William Shakespeare

They are but beggars that can count their worth; But my true love is grown to such excess I cannot sum up sum of half my wealth. The third line is the original deeper washed away: Only poor are those who can count their wealth. At the same time can not find Juliet is not alone his "love", and precisely because her love is true. That is to say all the words response Juliet written by Shakespeare, and even to make sense of this answer first words became more understandable. It would seem, to men who do not love the "ears", and eyes, it would have to be clear even from the words of Romeo. But men in his translations of the original line for some reason were not considered, not only with words of Romeo, but with all the English dictionaries, including Shakespeare.

D. Mikhalkovskaya: Love, the essence of what is richer than words, prides itself on not requiring embellishment. Who is able to count his possessions, nothing more, like a beggar, Well My love is so out of the borders that I can not find it, and half its wealth. O. Soroka: Words can not express, patterns of rhetoric will not help. By the same author: Bowflex. Only a poor number the love. And I have it so great that I can not find it, and half proportion.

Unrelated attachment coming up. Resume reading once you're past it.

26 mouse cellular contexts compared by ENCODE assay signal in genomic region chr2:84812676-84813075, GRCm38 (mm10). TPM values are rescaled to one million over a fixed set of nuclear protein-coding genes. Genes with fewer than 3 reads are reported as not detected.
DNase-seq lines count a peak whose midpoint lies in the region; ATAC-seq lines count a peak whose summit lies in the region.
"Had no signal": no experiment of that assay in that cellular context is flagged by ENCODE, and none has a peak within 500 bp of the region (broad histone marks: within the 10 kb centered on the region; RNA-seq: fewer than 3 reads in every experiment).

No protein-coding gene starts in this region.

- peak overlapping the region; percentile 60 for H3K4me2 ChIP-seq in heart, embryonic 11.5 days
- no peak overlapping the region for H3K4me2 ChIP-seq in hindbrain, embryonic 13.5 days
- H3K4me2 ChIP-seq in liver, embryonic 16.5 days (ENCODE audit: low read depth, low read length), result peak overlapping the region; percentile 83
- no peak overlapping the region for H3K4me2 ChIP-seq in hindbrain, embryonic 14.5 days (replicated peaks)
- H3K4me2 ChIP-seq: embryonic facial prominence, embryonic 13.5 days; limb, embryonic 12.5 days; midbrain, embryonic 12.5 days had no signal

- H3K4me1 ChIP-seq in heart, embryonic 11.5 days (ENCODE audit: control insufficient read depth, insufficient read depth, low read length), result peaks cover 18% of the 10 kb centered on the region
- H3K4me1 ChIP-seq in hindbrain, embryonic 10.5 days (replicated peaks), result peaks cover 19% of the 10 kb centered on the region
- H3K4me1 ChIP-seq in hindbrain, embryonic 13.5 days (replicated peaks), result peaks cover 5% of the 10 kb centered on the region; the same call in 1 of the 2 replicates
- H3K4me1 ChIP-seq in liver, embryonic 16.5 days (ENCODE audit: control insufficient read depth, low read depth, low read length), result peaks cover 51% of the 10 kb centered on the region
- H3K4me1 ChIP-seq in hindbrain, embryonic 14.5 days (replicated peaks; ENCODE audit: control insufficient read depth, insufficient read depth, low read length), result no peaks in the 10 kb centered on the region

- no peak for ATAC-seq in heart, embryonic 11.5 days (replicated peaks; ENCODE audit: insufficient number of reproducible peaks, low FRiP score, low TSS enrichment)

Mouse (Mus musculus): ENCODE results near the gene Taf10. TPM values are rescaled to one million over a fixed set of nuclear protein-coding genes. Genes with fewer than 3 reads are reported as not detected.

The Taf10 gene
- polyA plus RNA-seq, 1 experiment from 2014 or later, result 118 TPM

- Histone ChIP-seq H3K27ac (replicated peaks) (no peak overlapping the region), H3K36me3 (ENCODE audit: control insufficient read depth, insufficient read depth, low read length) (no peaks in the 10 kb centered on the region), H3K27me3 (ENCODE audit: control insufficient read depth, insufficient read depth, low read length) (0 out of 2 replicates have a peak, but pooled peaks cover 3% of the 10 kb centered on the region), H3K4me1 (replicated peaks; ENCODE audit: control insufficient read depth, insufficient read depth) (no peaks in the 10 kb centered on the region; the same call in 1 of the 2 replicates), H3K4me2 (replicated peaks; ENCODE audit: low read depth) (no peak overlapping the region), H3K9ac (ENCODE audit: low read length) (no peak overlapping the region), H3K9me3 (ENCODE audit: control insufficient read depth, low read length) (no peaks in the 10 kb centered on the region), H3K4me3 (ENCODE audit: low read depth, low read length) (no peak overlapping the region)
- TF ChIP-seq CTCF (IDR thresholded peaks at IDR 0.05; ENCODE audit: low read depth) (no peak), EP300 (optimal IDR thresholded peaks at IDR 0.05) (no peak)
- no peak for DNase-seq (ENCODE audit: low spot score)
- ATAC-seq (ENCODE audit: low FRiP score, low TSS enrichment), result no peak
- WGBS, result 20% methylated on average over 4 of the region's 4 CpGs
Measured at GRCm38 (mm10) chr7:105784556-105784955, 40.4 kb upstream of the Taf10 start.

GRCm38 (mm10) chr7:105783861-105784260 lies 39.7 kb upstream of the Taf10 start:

Boris Pasternak: The richness of feelings eschews embellishment, only the inner poverty wordy. My love grew so bad that I did not cover and half. Grigoriev: Rapture is rich not the word – the fullness, undecorated proud – himself: He – the beggar who finds property: My love has reached at the faces of their wealth lost count. By the way, near the woman leaves Translator for translation of the word man conceit and in the following lines of the play "Troilus and Cressida (I, 3): And like a strutting player, whose conceit Lies in his hamstring, and doth think it rich To hear the wooden dialogue and sound … T. Gnedich: And, like an actor walking on stage, amusement of spectators, according to …. L. ill-posed: …. Sulkily, as an actor What the mind of his head lowered in the hamstring and stomping their feet, they decided …. In this case the main thing is that it seems that the meaning of the word – "sonceit" in the quoted passages do not understand all the readers who read them only in the language Shakespeare, including Shakespeare's vocabulary compilers. And the main proof of this conclusion is the lack of understanding of the meaning of that word in Sonnet 26 of Shakespeare and the meaning of his arms. Therefore, in the headline of this Notes question could well be, or even likely, may simply hang in the air. But in this case none of the readers of this column will not be able to recognize the validity of the charges is not the author of all readers works of William Shakespeare, at least in the superficiality and indifference.